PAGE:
Hiroki Kuroda is a vision of tranquility on the mound. He never seems unnerved and never seems overwhelmed. Pitch after pitch, and inning after inning, Kuroda keeps pushing forward, doing whatever he needs to do to help the Yankees win.
That calm, determined approach was exhibited as Kuroda fashioned a two-hitter and tamed the Texas Rangers, 3-0, on Tuesday night. The Rangers have scored the most runs in the Major Leagues, but, through nine nearly flawless innings, Kuroda baffled them with his sinking fastball and a nasty slider.
“Probably our best pitching performance of the year,” said manager Joe Girardi.
While Kuroda’s dazzling outing helped give the Yankees an important victory in August, it surely caused them to wonder what it might mean in October, too. If Kuroda can dominate the Rangers, then he should conceivably be able to handle any other lineup because no team has been as powerful. So, on a warm August night, the Yankees could be excused for pondering what Kuroda’s potential impact could be on some cool October nights.
As long as CC Sabathia and Andy Pettitte return from the disabled list and don’t have additional injury issues, they would join Kuroda as New York’s first three postseason pitchers. The Yankees would start Sabathia, their ace, in the opener and would probably follow with Kuroda and Pettitte. Aligning the pitchers like that would enable Girardi to split up Sabathia and Pettitte, his two left-handed starters.
After watching Kuroda operate efficiently against the Rangers, I think he should be a significant force in the postseason. Kuroda has four quality pitches with a sinker, a slider, a curveball and a split-finger fastball, and he usually spots all of them with precision. When Kuroda’s four pitches are working, catcher Russell Martin said he has “perfect game stuff.”
That was nearly the case at Yankee Stadium on Tuesday, even though Kuroda mostly relied on his sinker and slider. Across six innings, Kuroda held the Rangers without a hit. Elvis Andrus had an infield single to start the seventh and end Kuroda’s no-hit bid, but Kuroda stranded Andrus at third. That was the only Ranger that made it beyond first. Of Kuroda’s 27 outs, 17 were generated on the ground. He has a 1.44 ERA in his last six starts.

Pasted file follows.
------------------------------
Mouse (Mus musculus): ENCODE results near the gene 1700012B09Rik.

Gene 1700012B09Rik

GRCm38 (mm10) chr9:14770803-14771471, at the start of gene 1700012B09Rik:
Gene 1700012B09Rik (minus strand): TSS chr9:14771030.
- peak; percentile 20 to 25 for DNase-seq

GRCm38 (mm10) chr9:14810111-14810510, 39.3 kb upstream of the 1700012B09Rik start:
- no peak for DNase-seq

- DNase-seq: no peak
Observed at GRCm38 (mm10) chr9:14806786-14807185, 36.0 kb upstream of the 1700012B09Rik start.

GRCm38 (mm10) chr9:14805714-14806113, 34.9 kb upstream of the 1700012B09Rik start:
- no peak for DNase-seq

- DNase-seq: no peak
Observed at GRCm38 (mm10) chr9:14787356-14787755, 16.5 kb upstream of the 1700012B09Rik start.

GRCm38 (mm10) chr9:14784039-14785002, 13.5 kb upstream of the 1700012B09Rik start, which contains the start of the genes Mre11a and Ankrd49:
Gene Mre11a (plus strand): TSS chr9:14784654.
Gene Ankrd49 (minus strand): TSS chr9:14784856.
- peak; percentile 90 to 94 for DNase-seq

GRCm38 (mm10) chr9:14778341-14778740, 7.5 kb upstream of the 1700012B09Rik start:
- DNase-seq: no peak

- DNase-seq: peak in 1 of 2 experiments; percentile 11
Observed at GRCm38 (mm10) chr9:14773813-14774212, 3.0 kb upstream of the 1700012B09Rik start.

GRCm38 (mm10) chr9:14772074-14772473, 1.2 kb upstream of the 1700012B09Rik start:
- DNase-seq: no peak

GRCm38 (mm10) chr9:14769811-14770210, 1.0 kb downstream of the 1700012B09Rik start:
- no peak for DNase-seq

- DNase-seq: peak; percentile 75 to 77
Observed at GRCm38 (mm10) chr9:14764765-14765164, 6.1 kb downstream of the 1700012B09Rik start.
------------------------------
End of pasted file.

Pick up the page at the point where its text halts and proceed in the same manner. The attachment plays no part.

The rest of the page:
But, beyond those glossy statistics, here is why I think Kuroda could be so important in the postseason. He frustrated some excellent hitters. The Rangers barely had any decent swings off Kuroda, who is smart enough to read hitters and adept enough to pinpoint his pitches. When Kuroda whiffed Nelson Cruz with a slider in the second, Cruz swung as if he expected a fastball. When Kuroda struck out Josh Hamilton with a splitter in the fourth, Hamilton unleashed an awful hack. When Kuroda got Adrian Beltre to wave at a slider in the seventh, the pitch had cutting action away from the right-handed batter.
Unlike so many pitchers, Kuroda hasn’t had difficulty transitioning from the softer-hitting National League to the American League. He is 11-8 with a 3.06 ERA and 6.85 walks and 2.15 walks per nine innings, strikingly similar statistics to what he did with the Los Angeles Dodgers a year ago (13-16, 3.07 ERA, 7.17 strikeouts, 2.18 walks). Kuroda has thrown at least seven scoreless innings in six starts, something no other Major Leaguer has done.
How will Kuroda perform in October? There’s no reason to believe that this smart and precise pitcher will suddenly falter. Like other Japanese players, Kuroda is obsessed with focusing on the team over the individual. Still, for the team to succeed, individuals like Kuroda must flourish. Kuroda knows that. He will keep pushing forward, staying calm all the way to October.
Follow Jack Curry on Twitter: @JackCurryYES